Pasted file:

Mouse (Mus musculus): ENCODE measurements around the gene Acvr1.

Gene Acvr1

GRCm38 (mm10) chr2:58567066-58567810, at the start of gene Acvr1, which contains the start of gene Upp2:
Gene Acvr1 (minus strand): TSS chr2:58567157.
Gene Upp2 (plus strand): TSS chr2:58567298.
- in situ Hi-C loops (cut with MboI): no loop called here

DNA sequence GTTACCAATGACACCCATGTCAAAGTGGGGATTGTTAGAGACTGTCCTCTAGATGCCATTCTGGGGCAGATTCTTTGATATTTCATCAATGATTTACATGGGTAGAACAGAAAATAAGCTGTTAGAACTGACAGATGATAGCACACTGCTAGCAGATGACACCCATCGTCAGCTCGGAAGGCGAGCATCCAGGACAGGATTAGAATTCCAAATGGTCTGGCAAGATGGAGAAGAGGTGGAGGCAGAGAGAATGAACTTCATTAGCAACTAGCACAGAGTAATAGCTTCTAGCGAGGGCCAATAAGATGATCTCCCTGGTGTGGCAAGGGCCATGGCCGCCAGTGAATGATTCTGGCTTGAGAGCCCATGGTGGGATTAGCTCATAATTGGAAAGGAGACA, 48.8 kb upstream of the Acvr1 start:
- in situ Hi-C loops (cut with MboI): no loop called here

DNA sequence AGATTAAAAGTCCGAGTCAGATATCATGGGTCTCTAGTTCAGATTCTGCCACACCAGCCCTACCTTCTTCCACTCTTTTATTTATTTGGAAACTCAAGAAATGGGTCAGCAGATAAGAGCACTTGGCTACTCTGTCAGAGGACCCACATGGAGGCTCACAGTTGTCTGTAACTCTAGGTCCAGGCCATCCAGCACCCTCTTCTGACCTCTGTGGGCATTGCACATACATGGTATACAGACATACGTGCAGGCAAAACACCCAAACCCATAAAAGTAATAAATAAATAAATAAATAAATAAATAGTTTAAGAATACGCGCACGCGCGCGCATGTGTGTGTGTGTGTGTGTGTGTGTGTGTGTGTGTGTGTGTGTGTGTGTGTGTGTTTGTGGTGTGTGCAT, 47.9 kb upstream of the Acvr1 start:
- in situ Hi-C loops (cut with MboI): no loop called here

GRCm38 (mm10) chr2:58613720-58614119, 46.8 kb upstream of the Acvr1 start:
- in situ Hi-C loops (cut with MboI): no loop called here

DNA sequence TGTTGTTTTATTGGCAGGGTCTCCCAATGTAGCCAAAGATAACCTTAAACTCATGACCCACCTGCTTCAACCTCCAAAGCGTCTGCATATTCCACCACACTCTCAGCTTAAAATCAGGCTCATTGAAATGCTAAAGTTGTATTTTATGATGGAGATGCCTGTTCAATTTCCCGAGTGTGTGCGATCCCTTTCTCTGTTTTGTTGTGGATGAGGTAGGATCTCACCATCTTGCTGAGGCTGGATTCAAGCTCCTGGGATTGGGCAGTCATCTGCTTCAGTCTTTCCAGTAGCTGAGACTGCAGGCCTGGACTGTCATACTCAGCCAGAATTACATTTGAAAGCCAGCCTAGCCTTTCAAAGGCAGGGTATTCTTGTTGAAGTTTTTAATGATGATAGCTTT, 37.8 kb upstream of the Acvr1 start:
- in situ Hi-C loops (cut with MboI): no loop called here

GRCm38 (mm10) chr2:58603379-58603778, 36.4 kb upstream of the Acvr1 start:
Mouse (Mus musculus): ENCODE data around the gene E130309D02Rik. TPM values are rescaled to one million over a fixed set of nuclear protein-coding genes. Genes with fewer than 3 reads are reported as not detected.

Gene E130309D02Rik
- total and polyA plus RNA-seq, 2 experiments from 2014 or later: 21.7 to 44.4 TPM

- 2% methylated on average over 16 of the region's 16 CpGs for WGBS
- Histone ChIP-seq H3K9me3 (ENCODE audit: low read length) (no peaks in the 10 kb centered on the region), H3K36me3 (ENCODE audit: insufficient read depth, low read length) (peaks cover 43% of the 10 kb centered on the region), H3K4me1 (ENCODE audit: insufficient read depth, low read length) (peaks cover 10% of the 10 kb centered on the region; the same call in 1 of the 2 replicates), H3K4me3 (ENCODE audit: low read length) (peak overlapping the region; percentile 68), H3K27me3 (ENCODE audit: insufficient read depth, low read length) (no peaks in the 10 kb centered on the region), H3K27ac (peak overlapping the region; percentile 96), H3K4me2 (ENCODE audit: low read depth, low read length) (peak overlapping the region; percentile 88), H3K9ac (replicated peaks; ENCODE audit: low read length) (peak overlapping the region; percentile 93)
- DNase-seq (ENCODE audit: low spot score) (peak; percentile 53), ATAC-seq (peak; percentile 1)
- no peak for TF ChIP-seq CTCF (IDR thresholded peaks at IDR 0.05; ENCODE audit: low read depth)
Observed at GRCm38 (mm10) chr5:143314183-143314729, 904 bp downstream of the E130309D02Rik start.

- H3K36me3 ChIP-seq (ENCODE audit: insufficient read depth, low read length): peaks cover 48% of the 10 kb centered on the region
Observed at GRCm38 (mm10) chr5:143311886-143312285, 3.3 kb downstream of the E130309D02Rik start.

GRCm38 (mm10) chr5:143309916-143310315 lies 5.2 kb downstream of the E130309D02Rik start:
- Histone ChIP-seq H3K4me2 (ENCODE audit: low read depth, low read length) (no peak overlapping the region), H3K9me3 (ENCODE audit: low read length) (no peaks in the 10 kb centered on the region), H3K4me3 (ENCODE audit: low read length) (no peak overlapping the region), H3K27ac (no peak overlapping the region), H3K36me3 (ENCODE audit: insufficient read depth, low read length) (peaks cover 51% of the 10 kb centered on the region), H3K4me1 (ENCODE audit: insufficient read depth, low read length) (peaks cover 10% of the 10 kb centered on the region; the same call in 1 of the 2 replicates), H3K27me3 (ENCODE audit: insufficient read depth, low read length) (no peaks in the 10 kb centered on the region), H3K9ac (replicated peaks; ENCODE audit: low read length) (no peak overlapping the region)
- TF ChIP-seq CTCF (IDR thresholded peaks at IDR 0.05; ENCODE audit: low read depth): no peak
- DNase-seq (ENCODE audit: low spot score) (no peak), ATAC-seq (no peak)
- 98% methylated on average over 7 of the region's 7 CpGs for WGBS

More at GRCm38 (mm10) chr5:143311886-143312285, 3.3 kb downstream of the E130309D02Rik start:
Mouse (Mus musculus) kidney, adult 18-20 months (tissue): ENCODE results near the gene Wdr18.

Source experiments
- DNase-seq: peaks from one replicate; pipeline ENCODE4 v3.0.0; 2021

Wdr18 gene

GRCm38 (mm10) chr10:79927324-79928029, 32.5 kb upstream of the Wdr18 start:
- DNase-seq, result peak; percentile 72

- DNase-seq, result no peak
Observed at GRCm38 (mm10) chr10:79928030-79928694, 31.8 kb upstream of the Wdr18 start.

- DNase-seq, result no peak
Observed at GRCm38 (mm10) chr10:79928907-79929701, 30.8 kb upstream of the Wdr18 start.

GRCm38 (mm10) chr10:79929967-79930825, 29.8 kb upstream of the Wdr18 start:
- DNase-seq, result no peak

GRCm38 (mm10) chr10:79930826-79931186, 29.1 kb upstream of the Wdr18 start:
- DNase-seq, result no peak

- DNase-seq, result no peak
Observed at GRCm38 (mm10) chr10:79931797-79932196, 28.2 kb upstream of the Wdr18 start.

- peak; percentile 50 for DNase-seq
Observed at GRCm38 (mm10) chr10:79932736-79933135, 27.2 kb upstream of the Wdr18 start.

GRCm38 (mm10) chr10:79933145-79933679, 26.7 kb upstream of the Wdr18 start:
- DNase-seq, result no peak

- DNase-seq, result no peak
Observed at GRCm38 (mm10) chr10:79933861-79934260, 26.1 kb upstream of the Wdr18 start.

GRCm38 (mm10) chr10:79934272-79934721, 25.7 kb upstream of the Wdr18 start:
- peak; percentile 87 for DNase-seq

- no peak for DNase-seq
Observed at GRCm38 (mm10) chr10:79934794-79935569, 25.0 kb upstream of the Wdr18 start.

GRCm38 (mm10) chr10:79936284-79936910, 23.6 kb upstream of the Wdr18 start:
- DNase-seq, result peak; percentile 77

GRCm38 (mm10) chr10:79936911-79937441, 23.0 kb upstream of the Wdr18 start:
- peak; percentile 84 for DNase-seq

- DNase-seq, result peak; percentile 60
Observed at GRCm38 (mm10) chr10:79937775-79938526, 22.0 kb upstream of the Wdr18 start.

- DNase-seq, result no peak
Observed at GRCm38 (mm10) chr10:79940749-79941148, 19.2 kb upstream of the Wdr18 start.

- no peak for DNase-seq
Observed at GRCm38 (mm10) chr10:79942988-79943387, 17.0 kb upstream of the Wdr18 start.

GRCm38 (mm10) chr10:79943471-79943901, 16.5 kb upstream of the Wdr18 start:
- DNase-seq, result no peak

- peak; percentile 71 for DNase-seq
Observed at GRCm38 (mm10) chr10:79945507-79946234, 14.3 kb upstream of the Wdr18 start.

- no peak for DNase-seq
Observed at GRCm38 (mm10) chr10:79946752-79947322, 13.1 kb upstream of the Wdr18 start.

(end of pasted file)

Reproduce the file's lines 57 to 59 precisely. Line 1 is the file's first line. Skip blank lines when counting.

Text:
Observed at GRCm38 (mm10) chr10:79934794-79935569, 25.0 kb upstream of the Wdr18 start.

GRCm38 (mm10) chr10:79936284-79936910, 23.6 kb upstream of the Wdr18 start:
- DNase-seq, result peak; percentile 77